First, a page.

Some of you reading this review may be hearing about this movie for the first time today. I ended up watching this movie for a few reasons. First, the trailer was really good. It had a certain flair to it that individualized the project. Second, to some degree, I care about the environment. I cannot pretend I am perfect, but I try to do my part when it comes to preserving it. Third, the release period seemed limited. It was playing at select theaters with minimal times available. In fact I did a search for showtimes in my area, and found out “How to Blow Up a Pipeline” currently is not playing anywhere near me. It is available to watch at home, but still. I am glad I saw this movie when I did. In a time where I recognize climate change, the world being on fire, and needing to take care of my surroundings more than ever, I thought this movie could be, at least, an important watch. Now that I have seen it, would I recommend it?

After some thought, I would say that question requires an extended debate.

It has been a couple weeks since I watched “How to Blow Up a Pipeline.” I wish I could have gotten this review out earlier but between other movie reviews being in the… You know, pipeline… And other things in life getting in the way, I have waited until now to talk about it. That said, I do not remember everything I saw in this movie. This is a simple movie. This is also on the shorter side. But if I were asked to give any of the characters’ names or their backstories, I would need to do a Google search. This also speaks to something that stood out to me in the movie as I watched it. The best thing about “How to Blow Up a Pipeline” is the chemistry between everyone in the ensemble. While I do not think the individual characters are that memorable, they come off as a well-oiled machine (sorry) when they work together.

To all of the environmentalists out there, I would like to make it clear that I did not necessarily enjoy “How to Blow Up a Pipeline” because of what it says about how we treat our planet. Instead, if I were to give a surface level summary of my experience, I enjoyed the movie because of the characters and how this film’s story effectively highlights the characters’ issues. The shared motivation of the main characters made me ask some perhaps much needed questions. I will get to those later. Yes, the movie heavily involves an oil pipeline, which as a singular concept, is a controversial topic regarding the future of this planet. But as the movie goes on, we see how it affects ordinary people. Granted, this is a work of fiction. But as I watched the movie, it felt raw. I not only felt connected with the main ensemble that were trying to blow up the pipeline, but the supporting characters that have to deal with the pipeline’s effects.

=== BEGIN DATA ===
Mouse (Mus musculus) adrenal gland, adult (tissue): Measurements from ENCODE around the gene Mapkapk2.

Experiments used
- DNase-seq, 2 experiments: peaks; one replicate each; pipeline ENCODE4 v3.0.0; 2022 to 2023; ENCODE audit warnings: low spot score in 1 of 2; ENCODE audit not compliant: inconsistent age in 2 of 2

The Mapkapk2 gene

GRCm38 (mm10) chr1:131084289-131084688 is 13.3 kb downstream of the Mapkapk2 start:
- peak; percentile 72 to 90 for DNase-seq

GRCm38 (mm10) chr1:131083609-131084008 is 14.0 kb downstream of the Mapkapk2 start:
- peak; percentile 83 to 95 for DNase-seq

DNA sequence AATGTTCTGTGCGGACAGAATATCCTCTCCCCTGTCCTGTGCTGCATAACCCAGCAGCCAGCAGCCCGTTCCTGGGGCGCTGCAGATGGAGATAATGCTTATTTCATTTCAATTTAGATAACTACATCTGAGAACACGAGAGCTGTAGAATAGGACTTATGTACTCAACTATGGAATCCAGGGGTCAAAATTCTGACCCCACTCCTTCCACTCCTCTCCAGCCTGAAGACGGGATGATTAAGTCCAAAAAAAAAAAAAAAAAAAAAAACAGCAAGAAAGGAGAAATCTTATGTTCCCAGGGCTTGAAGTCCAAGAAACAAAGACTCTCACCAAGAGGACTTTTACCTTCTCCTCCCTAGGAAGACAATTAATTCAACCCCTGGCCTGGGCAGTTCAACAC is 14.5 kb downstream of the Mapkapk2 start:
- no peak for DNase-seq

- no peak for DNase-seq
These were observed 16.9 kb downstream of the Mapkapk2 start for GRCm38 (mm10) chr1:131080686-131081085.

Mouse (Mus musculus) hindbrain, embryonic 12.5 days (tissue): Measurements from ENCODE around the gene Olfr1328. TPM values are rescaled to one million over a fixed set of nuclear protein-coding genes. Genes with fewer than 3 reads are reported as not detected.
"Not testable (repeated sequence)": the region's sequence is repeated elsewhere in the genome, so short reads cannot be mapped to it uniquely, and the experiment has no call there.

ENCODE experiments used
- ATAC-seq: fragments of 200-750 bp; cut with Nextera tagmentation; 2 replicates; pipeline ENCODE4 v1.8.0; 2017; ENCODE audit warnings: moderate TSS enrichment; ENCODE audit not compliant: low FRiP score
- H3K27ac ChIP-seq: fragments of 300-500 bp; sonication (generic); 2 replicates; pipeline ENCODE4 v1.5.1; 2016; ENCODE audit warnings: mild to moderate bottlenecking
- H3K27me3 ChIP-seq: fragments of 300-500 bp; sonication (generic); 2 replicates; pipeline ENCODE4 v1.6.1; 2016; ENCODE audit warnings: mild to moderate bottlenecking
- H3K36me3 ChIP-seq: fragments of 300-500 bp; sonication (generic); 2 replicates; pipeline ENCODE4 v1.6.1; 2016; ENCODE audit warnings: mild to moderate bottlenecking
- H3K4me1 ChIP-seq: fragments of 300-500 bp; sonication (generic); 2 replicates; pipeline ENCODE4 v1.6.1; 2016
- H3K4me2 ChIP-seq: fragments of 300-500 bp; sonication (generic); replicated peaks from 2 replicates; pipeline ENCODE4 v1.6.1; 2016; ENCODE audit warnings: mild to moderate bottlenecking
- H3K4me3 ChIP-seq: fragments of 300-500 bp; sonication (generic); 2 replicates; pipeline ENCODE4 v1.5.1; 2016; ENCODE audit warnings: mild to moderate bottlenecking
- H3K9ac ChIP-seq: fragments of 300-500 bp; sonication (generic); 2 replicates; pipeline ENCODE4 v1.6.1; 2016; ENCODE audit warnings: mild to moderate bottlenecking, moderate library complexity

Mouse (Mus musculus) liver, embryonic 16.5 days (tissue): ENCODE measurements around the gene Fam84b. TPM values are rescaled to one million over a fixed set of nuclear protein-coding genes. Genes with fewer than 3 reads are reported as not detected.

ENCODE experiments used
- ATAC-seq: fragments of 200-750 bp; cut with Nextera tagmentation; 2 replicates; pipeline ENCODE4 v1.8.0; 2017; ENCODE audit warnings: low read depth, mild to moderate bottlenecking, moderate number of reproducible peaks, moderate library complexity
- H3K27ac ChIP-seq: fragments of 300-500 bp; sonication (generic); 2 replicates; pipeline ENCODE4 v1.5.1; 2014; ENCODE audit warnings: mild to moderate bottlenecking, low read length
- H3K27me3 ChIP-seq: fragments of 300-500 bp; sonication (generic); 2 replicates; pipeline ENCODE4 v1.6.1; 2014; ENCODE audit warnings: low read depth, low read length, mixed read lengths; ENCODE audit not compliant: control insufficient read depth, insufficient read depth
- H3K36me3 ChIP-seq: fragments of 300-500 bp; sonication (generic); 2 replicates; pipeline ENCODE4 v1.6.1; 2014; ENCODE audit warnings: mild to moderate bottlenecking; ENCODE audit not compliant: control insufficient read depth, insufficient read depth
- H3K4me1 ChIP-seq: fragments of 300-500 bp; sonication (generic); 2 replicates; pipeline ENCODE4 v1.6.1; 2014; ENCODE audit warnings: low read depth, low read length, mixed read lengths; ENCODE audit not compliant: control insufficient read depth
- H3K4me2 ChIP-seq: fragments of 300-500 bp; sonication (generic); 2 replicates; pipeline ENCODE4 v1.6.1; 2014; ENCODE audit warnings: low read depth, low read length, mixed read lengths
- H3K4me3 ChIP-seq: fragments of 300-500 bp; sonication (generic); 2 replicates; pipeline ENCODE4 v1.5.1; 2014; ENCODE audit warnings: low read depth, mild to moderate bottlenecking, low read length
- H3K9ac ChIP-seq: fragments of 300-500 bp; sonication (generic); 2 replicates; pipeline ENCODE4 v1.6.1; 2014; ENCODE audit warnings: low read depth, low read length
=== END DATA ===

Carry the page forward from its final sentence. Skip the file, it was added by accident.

If I did not make myself clear already, I am not a climate change denier. I try to recycle as much as possible. I want good public transportation and I try to utilize it as much as I can. I own a car, but when I bought it, I avoided leaning towards an SUV or truck because of their effects on the environment. Naturally, if this movie was designed to change my mind on the oil industry or my views on environmental preservation, it will not. If anything, one can argue that I might be predisposed to this movie because of my views. But I think this is an important film, even if it is not my favorite I have seen recently. I think as we transition ourselves and evolve, this is something I will think about on one occasion or another. I am glad this movie this movie was made, not just because I was entertained with the journey the characters go through, but why said journey was taking place.

I can see certain people watching this movie and not siding with these characters. That said, movies like this go to show that everyone believes they are the hero of their own story. I have seen movies where I think the protagonist is a buffoon, I do not know how I could ever side with them. Specifically, Paul Thomas Anderson’s “Licorice Pizza.” But part of that has to do with my values and when this character is presented to be as moronic as he is, not once did I get a sense that this moron was charismatic or the least bit justified for his behavior. “How to Blow Up a Pipeline” is a hard sell based on its low budget and not exactly star-studded cast, although they have been in some popular television programs. Another season it is a hard sell is because it picks a side, not to mention a side that is likely to trigger some people. It did not trigger me, but I am not everyone else.